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The world’s first solar road has been opened in the small village of Tourouvre-au-Perche in Normandy, France.

French Ecology Minister Ségolène Royal officially inaugurated the Just one kilometer (0.6 mile) long roadway that still works out at 2,800 square meters of photo-voltaic cells and could generate enough electricity to power the village’s street lights in Normandy on Thursday, Official Said.

“This new use of solar energy takes advantage of large swathes of road infrastructure already in use to produce electricity without taking up new real estate,” Royal said in a statement.

The French Ministry of the Environment funded €5 million ($5.2 million) for the 1-km (0.6 mile) roadway project to test for a single lane of a two-lane highway. Whether this project results effectively then solar panels can be implemented at a large scale.

French Environment Minister Ségolène Royal has said The French government plans to eventually pave 1,000 kilometers (621 miles) of its roads with solar panels.  1,000 kilometers of solar roads would provide electricity to around 5 million people – about 8 percent of France’s population.

About 2,000 motorists will drive on the roadway during a test period of two years to see if the project can generate enough energy to power street lights for the 3,400-resident village. The panels consist of extremely thin yet durable panels of poly-crystalline silicon that can transform solar energy into electricity.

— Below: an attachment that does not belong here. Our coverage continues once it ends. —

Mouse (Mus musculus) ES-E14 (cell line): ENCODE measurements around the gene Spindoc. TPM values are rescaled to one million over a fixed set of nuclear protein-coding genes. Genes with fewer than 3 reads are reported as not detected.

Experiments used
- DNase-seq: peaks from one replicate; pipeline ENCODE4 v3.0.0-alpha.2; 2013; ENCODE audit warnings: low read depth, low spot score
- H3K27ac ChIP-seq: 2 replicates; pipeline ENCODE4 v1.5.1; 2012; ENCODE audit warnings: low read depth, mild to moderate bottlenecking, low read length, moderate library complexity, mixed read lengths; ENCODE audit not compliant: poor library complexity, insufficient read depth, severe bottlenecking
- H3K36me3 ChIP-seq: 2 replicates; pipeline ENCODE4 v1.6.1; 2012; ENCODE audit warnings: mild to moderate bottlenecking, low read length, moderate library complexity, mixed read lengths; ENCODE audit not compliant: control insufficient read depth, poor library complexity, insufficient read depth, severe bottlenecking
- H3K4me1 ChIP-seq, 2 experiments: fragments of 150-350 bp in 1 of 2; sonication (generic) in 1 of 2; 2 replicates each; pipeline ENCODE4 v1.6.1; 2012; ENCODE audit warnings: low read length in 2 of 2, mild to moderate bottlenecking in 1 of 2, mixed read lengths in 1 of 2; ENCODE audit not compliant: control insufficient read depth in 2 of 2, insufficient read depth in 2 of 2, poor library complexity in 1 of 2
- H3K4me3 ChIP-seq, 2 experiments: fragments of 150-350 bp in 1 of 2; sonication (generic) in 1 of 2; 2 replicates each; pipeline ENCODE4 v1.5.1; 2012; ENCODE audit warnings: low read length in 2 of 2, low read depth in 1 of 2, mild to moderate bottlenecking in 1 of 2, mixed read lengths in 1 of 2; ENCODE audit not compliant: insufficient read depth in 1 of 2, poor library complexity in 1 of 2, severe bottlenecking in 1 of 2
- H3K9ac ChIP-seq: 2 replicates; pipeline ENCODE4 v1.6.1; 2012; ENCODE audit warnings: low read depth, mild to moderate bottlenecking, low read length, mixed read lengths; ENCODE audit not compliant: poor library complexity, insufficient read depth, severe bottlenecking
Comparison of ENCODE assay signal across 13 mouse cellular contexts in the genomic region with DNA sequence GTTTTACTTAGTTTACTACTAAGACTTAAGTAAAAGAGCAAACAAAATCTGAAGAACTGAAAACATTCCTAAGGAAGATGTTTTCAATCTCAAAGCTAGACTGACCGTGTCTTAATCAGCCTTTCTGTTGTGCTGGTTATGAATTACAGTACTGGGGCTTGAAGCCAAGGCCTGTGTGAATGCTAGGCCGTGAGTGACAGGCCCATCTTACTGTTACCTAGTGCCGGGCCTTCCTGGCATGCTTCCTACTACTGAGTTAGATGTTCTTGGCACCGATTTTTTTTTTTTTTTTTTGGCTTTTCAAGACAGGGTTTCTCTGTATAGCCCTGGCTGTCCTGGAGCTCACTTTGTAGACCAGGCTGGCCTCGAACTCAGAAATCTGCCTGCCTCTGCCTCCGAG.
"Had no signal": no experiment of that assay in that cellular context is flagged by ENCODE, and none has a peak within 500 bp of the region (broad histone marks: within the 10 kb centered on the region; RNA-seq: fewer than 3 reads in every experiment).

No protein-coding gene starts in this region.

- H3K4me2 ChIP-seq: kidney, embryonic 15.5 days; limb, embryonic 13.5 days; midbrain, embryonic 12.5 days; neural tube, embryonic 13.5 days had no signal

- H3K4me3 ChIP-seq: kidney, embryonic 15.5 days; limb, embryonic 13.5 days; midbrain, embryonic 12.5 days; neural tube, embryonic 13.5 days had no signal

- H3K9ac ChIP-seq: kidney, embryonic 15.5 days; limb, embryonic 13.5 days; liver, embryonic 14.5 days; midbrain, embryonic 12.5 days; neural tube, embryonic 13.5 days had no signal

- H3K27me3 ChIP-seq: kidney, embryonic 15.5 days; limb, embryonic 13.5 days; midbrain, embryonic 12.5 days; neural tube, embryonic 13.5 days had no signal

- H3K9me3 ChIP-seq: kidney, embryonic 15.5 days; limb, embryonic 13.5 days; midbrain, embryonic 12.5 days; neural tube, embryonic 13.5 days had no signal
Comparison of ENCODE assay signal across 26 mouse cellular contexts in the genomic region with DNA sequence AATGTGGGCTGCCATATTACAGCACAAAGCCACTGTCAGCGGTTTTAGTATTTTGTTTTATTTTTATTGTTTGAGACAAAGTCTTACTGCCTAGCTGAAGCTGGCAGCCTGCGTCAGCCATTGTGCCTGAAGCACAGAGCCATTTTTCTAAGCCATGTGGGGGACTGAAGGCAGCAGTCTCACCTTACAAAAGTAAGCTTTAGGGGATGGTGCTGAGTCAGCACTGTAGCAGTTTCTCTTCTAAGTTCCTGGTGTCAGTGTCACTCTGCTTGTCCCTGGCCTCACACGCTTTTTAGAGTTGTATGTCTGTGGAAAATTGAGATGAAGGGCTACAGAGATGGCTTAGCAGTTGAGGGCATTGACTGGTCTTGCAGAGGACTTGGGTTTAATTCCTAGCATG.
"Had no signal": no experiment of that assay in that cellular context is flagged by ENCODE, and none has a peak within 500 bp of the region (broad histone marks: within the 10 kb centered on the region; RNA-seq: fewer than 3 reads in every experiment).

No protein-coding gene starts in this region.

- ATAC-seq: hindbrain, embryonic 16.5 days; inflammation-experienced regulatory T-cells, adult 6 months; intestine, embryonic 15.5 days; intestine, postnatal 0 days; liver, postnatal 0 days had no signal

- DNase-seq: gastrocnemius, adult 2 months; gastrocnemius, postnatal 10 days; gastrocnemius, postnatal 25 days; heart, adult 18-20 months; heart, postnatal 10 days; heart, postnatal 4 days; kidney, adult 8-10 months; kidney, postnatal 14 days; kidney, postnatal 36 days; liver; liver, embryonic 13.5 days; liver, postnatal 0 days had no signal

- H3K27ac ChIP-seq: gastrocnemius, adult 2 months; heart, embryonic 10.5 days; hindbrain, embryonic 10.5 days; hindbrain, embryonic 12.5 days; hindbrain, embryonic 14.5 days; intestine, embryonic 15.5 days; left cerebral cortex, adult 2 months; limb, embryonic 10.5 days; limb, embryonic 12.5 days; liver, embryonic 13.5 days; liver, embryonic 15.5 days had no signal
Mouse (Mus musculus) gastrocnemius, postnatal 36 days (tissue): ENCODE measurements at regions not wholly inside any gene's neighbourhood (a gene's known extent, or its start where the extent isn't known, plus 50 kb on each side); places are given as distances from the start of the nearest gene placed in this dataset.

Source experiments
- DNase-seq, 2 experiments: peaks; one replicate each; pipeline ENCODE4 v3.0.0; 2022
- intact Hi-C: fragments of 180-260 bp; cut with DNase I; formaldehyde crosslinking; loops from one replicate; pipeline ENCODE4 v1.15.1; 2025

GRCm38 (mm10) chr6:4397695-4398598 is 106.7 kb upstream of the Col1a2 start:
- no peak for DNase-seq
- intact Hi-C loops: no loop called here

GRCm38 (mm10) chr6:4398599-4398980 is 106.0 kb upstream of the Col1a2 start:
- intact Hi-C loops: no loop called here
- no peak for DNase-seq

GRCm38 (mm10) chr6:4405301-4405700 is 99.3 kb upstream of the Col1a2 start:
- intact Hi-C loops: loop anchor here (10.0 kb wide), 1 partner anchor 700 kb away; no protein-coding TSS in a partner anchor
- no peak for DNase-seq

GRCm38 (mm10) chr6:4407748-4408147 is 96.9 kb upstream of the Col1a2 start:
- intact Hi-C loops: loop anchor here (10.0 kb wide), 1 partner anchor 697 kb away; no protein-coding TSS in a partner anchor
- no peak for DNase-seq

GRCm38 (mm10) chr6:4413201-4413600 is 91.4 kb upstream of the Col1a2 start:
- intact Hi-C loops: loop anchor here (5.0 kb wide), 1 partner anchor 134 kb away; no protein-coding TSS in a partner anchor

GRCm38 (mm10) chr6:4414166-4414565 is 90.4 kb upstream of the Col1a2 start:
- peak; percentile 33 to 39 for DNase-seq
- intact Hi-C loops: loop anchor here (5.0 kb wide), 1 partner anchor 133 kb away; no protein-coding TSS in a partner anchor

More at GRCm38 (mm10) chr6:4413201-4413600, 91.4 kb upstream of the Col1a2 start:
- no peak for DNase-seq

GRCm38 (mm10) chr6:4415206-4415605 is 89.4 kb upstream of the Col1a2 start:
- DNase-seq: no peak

Colas, a large Anglo-French construction company built The road. Colas has also been working on its own solar road tech, called Wattway, for at least five years. Wattway has been tested in car parks, but this is the first time it has been used on an active road. There will now be a two-year test period, to check whether it can actually provide a useful amount of electricity.

The Wattway is projected to produce 280 megawatt hours (MWh) of energy annually, with an estimated electrical output of 767 kilowatt hours (kWh) per day.

The Ministry of the Environment says that’s enough to provide public lighting for a population of 5,000, so provided the weather cooperates, Tourouvre-au-Perche’s 3,400 residents should have their nights lit up by the Sun from now on.

An experimental site that launched earlier this month in the U.S. The site consists of of 50 square meters of Wattway solar panels installed at the Georgia Visitor Information Center in West Point, Georgia.

According to Colas, the solar panels used have been covered in a silicon-based resin that allows them to withstand the weight of passing big rigs, and if the road performs as expected, Royal wants to see solar panels installed across 1,000 kilometers of French highway. The panels are designed to withstand all types of traffic, including heavy-duty vehicles and in terms of efficiency.

There are number of issues, however. One drawback of the highway system is that solar panels are more effective when angled towards the sun, typically on slanted rooftops, than when they are laid on a flat surface like a road and they’re also massively more expensive than traditional panels. Colas, the company that installed the road, hopes to the cost of operating them has come down significantly and it has around 100 solar panel road projects in progress around the world.

 

Another company Solar-Roadway is looking at building roads with solar panels, and it installed a small number of panels at the Route 66 Welcome Center in Conway, Missouri earlier this year. Still, they’re facing the same Angled and cost problems as Colas and the French.

“Roads spend 90 percent of their time just looking up into the sky. When the sun shines, they are of course exposed to its rays,” Jean-Lic Gautier, manager of the Center for Expertise at the Colas Campus for Science and Techniques, said in a statement last year. “It’s an ideal surface area for energy applications.”

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